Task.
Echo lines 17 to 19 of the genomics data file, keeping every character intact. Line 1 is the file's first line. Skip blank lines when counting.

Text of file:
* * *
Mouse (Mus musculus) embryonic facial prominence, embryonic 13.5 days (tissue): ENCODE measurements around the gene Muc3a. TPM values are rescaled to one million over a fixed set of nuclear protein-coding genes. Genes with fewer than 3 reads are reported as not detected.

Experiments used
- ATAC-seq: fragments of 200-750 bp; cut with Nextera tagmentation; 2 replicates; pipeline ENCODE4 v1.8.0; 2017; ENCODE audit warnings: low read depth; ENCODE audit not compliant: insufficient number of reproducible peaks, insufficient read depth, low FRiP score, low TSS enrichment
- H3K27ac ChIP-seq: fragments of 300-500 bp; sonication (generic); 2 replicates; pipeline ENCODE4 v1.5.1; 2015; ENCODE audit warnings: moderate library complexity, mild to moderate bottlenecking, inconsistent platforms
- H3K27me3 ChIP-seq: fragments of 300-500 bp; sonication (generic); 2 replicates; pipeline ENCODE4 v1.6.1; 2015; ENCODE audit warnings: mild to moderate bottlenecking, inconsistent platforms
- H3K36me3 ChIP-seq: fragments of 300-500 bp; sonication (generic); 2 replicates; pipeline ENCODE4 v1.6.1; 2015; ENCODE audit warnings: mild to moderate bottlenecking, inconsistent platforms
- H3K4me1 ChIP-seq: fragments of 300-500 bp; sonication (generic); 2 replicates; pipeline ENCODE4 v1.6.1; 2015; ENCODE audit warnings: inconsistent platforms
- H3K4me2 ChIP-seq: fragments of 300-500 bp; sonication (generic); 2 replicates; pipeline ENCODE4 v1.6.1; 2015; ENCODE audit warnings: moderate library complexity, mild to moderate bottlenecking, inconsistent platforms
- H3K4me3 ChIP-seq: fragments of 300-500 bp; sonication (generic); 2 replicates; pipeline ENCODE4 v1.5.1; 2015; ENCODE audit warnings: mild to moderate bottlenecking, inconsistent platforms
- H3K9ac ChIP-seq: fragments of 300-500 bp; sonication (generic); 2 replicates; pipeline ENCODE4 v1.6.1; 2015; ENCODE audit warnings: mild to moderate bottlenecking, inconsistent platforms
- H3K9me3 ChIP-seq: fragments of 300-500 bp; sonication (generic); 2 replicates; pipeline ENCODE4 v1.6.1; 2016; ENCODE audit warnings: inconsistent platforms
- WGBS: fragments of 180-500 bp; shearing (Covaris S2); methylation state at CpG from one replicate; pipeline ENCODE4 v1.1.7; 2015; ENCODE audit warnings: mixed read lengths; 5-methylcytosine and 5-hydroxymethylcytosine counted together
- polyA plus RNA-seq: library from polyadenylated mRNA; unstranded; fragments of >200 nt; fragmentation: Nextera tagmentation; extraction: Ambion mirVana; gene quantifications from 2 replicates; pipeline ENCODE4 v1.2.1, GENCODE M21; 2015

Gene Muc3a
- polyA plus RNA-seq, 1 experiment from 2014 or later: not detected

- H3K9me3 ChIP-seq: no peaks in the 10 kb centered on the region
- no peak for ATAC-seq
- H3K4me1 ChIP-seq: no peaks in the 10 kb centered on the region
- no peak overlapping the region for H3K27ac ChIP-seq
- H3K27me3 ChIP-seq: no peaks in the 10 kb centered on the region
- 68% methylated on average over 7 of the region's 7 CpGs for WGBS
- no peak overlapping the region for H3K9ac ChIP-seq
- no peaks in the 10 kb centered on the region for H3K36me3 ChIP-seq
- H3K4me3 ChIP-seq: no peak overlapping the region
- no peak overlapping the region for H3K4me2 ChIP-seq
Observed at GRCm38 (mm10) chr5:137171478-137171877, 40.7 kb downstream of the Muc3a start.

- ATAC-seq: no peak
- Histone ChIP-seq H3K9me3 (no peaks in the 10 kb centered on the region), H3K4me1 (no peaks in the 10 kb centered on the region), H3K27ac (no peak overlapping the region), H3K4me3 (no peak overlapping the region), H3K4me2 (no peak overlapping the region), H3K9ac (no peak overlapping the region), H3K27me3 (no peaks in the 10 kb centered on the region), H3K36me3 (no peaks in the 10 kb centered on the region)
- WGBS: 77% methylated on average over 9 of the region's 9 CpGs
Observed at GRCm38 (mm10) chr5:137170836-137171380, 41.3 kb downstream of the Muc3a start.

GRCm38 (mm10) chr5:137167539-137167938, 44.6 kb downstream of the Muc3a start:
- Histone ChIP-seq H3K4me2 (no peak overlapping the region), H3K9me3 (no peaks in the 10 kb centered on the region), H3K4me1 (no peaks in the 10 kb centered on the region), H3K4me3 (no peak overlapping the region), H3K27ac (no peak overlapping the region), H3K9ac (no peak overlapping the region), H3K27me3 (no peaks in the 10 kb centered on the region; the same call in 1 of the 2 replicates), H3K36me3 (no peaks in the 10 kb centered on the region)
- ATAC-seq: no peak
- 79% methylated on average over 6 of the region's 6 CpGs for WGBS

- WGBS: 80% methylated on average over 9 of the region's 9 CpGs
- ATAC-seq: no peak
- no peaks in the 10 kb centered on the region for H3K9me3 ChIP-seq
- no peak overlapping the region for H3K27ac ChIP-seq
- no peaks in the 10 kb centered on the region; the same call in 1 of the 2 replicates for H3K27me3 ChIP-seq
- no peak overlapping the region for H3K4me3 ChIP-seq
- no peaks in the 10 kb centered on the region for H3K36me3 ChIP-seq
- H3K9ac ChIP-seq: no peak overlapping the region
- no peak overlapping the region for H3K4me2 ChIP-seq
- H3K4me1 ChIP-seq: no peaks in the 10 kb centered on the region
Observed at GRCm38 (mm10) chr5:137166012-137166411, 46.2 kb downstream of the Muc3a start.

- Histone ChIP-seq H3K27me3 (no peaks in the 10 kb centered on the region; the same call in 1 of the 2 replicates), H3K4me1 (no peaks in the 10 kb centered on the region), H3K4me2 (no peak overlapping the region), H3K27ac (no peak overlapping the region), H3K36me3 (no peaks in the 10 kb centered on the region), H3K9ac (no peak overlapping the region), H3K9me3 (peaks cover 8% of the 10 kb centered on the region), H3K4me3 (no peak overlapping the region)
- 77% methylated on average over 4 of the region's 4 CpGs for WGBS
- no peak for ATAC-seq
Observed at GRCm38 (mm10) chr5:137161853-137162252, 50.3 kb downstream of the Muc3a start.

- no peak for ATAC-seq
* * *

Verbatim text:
- no peak for ATAC-seq
- H3K4me1 ChIP-seq: no peaks in the 10 kb centered on the region
- no peak overlapping the region for H3K27ac ChIP-seq